SARASOTA—This spring, most of the talk has been about DL Hall, Grayson Rodriguez, the offseason pickups, Kyle Gibson and Cole Irvin, the uncertainty about Tyler Wells’ role and Dean Kremer’s upcoming absence due to the World Baseball Classic.
Kyle Bradish has been quietly coming into the Orioles’ clubhouse and working toward a spot in the Orioles’ rotation once the season starts on March 30th.
Bradish should have an advantage based on his strong second half last season. The 26-year-old right-hander was 3-3 with a 3.28 ERA in 13 starts and allowed just six home runs in 71 1/3 innings.
After missing five weeks because of right shoulder inflammation, Bradish returned on July 29th and reduced his ERA from 7.38 to 4.90 by the end of the season.
Gibson and Irvin have spots in the rotation based on their work elsewhere. The Orioles hope that Rodriguez, their top pitching prospect, gets a place, too.
Kremer and Bradish are the favorites in what looks to be a tough competition for the other rotation spots.
“I’m not really thinking about that too much,” Bradish said. “All the guys in the rotation, they’re all my friends, just going out there and compete, and whatever happens, happens. I trust the work I did this offseason and going off what I did in the second half.”
Bradish had some excellent starts late in the season. On August 26th, he allowed just two hits in eight scoreless innings against the eventual World Series champion Houston Astros. On September 22nd, he stopped the Astros again on two hits in 8 2/3 scoreless innings, striking out 10.
“I proved what I can do,” Bradish said. “I don’t know if I fully proved myself. There’s still stuff I need to work on, but definitely improved a lot from that first outing.”
In his major league debut, Bradish gave up two earned runs on five hits in six innings in a 3-1 loss to the Boston Red Sox. Two starts later, he recorded his first win, striking out 11 in seven innings in a win at St. Louis.
It took him 13 starts for that win at Houston’s Minute Maid Park. After the end of the season, he decided not to change his offseason routine.
“Nothing different. I knew what I had to do to get ready for this full season, to be healthy and on the pitching side,” Bradish said. “Just know I have a better idea of how to attack hitters and what I need to do to get ready for that.”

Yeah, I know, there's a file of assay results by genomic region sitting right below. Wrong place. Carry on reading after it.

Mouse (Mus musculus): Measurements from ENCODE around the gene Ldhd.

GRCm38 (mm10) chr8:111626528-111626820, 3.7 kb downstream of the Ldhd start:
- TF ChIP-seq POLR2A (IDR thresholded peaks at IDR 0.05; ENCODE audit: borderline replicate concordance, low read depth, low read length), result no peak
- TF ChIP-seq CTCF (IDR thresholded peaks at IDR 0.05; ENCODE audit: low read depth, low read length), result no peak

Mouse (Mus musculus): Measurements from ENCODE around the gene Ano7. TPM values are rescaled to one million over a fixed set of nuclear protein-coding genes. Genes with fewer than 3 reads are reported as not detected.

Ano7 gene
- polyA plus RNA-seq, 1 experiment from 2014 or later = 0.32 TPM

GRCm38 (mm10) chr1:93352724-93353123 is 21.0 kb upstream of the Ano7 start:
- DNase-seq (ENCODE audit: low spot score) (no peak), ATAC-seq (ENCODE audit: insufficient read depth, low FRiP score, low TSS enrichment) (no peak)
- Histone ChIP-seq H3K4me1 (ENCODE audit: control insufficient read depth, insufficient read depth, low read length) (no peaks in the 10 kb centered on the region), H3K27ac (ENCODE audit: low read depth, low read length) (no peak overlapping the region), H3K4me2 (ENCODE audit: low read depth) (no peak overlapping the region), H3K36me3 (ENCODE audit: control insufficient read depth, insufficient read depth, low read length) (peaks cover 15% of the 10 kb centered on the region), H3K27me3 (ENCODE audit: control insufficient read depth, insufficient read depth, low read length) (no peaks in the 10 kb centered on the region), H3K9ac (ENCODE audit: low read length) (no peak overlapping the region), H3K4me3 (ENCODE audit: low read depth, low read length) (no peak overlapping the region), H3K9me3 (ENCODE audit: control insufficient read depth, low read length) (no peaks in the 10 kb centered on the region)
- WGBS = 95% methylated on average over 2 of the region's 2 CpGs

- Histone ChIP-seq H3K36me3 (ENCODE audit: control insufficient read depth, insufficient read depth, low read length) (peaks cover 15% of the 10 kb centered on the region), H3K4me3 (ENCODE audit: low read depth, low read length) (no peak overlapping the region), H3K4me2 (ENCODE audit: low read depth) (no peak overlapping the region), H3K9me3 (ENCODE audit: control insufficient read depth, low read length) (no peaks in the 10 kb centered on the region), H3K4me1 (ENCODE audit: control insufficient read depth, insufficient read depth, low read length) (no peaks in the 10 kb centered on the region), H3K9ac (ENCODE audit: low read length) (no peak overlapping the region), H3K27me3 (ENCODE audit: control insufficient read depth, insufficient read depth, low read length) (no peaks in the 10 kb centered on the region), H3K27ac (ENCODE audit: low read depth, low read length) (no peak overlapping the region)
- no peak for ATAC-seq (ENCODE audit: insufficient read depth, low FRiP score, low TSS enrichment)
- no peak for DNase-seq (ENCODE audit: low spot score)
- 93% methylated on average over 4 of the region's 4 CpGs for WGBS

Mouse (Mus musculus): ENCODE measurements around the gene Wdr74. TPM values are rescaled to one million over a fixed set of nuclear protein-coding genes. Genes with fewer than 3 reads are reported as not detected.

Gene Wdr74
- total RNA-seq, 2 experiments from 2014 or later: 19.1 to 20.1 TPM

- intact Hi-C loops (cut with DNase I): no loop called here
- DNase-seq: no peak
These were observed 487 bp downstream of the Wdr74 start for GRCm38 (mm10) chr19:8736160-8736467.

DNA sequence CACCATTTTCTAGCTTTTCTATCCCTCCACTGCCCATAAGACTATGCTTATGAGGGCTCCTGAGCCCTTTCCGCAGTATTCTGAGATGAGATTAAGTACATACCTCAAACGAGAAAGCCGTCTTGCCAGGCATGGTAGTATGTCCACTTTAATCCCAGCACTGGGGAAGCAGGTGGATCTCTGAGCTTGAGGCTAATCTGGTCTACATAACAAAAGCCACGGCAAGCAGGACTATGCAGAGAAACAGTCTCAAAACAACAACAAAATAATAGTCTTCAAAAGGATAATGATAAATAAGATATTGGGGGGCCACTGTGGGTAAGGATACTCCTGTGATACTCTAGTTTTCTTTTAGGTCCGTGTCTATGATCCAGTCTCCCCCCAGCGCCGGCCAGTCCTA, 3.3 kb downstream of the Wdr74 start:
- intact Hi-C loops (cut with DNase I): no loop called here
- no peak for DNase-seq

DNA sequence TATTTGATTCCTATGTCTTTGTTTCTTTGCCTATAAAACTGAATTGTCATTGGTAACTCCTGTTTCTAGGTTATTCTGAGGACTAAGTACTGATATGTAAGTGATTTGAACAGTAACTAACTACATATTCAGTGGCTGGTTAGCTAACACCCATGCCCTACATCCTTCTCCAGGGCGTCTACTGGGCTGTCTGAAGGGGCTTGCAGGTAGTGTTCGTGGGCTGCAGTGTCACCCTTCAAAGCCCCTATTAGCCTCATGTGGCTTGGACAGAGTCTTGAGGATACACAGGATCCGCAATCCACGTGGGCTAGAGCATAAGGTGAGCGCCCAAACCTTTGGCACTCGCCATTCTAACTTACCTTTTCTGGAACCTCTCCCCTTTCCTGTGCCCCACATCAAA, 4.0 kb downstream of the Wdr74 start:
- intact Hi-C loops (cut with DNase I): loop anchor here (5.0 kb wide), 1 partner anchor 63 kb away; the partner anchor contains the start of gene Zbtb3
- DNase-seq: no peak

Bradish got to the major leagues ahead of Hall, Rodriguez, Adley Rutschman and Gunnar Henderson, and he sees more talent on the way.
“It’s awesome. When I first got here, I was with most of these guys in the minor leagues, so just seeing that talent grow over these past two years, it’s awesome to see people in big league camp competing for those jobs,” he said.
“There’s a lot of good energy. We have a good group of guys that have been here last year and experienced that that are young and we brought in good veteran players as well to cap that off. I think the atmosphere that we have even after the first week is awesome.”
Cowser looks to shine: Colton Cowser, the Orioles’ first-round draft pick in 2021, is one of three recent top picks in his first camp. Heston Kjerstad (2020) and Jackson Holliday (2022) are the others.
Cowser, baseball’s 40th top prospect, according to MLB Pipeline, hit a combined .278 with 19 home runs and 66 RBIs at High-A Aberdeen, Double-A Bowie and Triple-A Norfolk.
The outfielder expected to begin the season back at Norfolk, where he hit .219, five homers and 11 RBIs in 27 games.
He’s optimistic that 2023 will be the year he reaches the major leagues.
“I think about it a little bit. Ultimately, it’s not really up to me,” Cowser said. “It’s up to the [organization] and whether they think I’m ready. I trust that I’m going to go out there and play and play my game and whatever happens, happens.”
Cowser was part of a small camp last month with some other top prospects that offered intensive instruction.
“It was good to get out here. I already knew the big league coaching staff. Getting to spend time with them 1-on-1 was really good,” Cowser said.
“I’ve spent a lot of time with [first base and outfield coach] Anthony Sanders, pretty much just slowing down whenever you get to these bigger stadiums. You’ve got to slow down because the ball’s a little harder to read. You play a little deeper, you’re not going to throw as many guys out. You’re going to try and throw as many out as you can, so it’s a good balance.”
Cowser has seen Henderson and Kyle Stowers already make the major leagues.
“It gets you a little bit antsy,” he said. “I’m just going out there and continue to play and if they think I’m ready to go, I’m ready to go.”